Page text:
I mentioned previously that I think decision making is a critical skill for any professional manager. In that post, I outlined my favorite decision method of paired and weighted rankings. In this post, I wanted to mention decision trees. Decision trees are a relatively easy (but rarely quick) tool for helping to sort out potential courses of action. Here’s a good overview page (actually, explore the whole Mind Tools site if this stuff interests you) for setting up decision trees. That page describes decision trees this way:
Decision Trees are excellent tools for helping you to choose between
several courses of action. They provide a highly effective structure
within which you can lay out options and investigate the possible
outcomes of choosing those options. They also help you to form a
balanced picture of the risks and rewards associated with each possible
course of action.
There are two books about decision making that have earned permanent status on my bookshelf, and which I evangelize at every chance. The first is called Smart Choices, the second is called The Thinker’s Toolkit. I know there are plenty of other books out there that cover the decision making territory, but these two have served me well.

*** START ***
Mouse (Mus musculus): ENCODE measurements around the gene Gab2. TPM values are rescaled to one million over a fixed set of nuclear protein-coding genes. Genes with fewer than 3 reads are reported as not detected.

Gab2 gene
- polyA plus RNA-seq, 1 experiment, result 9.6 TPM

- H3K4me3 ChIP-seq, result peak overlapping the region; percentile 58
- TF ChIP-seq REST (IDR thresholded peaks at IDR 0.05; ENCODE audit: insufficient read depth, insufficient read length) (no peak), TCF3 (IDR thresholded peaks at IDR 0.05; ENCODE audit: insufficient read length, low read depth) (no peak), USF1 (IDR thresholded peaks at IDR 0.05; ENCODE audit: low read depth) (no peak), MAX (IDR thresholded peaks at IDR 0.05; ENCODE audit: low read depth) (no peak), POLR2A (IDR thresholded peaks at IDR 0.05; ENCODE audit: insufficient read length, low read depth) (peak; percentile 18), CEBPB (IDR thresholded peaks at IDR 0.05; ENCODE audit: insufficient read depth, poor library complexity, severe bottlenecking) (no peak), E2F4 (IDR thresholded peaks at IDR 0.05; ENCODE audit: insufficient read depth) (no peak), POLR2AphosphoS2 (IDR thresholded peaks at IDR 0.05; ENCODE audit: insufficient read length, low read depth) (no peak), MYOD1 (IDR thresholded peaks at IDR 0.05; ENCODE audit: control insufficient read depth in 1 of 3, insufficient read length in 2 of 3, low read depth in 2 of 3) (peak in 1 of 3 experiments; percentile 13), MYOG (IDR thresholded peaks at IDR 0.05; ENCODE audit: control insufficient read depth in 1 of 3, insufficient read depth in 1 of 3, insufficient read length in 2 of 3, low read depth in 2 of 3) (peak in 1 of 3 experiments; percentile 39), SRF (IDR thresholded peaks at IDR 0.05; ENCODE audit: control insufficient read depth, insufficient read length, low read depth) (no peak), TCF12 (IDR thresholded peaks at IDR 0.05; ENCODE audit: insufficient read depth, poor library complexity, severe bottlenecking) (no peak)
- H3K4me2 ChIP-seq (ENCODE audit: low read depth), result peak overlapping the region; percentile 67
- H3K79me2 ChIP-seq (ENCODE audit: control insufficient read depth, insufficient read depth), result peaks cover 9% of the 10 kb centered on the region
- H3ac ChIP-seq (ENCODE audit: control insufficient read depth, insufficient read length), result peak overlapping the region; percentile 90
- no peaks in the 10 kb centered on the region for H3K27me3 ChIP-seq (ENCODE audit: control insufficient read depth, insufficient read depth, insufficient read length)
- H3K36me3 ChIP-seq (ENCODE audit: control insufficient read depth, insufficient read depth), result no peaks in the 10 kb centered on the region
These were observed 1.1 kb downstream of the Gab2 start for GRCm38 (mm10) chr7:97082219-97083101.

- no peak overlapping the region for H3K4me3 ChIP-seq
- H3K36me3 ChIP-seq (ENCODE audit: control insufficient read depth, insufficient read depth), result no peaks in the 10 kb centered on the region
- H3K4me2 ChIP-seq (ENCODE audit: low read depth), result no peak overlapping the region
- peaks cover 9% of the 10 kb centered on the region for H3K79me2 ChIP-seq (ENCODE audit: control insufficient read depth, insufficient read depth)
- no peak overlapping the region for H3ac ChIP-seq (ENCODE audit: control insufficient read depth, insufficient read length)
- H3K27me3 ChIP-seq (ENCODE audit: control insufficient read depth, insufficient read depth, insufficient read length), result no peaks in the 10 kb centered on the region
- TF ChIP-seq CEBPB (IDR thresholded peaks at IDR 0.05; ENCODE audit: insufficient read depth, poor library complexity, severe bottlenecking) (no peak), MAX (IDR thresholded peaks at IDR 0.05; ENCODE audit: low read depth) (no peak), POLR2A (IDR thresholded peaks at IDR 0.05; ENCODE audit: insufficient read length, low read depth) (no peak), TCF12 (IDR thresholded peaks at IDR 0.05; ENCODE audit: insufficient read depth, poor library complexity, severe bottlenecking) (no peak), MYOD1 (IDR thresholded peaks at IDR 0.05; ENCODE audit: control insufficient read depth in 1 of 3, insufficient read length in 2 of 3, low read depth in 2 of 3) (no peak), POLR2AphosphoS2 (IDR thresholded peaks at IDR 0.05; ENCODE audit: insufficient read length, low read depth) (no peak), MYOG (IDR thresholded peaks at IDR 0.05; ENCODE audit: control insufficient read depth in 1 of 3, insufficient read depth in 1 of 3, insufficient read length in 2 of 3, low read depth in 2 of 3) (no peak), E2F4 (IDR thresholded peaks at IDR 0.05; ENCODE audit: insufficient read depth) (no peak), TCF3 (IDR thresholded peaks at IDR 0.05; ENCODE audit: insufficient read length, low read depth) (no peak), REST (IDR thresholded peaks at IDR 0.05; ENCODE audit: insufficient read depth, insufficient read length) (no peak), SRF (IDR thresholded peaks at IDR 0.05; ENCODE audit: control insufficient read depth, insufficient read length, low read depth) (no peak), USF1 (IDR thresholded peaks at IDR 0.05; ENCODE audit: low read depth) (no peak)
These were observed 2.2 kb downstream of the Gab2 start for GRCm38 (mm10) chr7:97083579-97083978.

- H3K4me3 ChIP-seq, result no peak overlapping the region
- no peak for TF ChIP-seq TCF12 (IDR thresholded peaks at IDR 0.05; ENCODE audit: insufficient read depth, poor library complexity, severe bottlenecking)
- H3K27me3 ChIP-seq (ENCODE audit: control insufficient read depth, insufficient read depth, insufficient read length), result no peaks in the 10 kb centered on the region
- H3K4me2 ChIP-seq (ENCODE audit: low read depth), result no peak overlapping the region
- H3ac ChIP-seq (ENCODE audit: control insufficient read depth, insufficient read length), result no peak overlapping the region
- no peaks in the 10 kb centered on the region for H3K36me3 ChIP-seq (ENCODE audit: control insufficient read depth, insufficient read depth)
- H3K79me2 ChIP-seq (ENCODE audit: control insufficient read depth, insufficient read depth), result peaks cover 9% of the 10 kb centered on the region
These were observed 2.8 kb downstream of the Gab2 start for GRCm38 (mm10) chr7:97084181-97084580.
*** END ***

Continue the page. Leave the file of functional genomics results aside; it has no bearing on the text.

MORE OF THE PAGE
Smart Choices is written by three university profs (John Hammond, Ralph Keeney and Howard Raiffa) who don’t come off sounding too academic. The book promotes the ‘PrOACT’ method of decision making. That is, problem, objectives, alternatives, consequences and trade-offs. You learn how to identify all these bits and then how to tie them together into a package that helps you recognize the risks inherent in your decision and helps you to understand what you’re giving up when you make your decision (trade-offs). As icing on the cake, the last chapter addresses linked decisions, which can get really messy unless you structure your analysis in a way that shines a light on all the elements. It’s a great book and worth multiple reads.
The Thinker’s Toolkit is written by a former CIA analyst (intrique!) and contains fourteen discrete methods of addressing decisions. The fourteen methods are addressed in the book in order from easiest to most complex (at least, that’s how it seems to me!). The thing I appreciated most about this book, aside from the tools it discusses, is the opportunity at the end of each chapter to apply the skills learned to a story problem. That approach really helped make the information stick in my mind.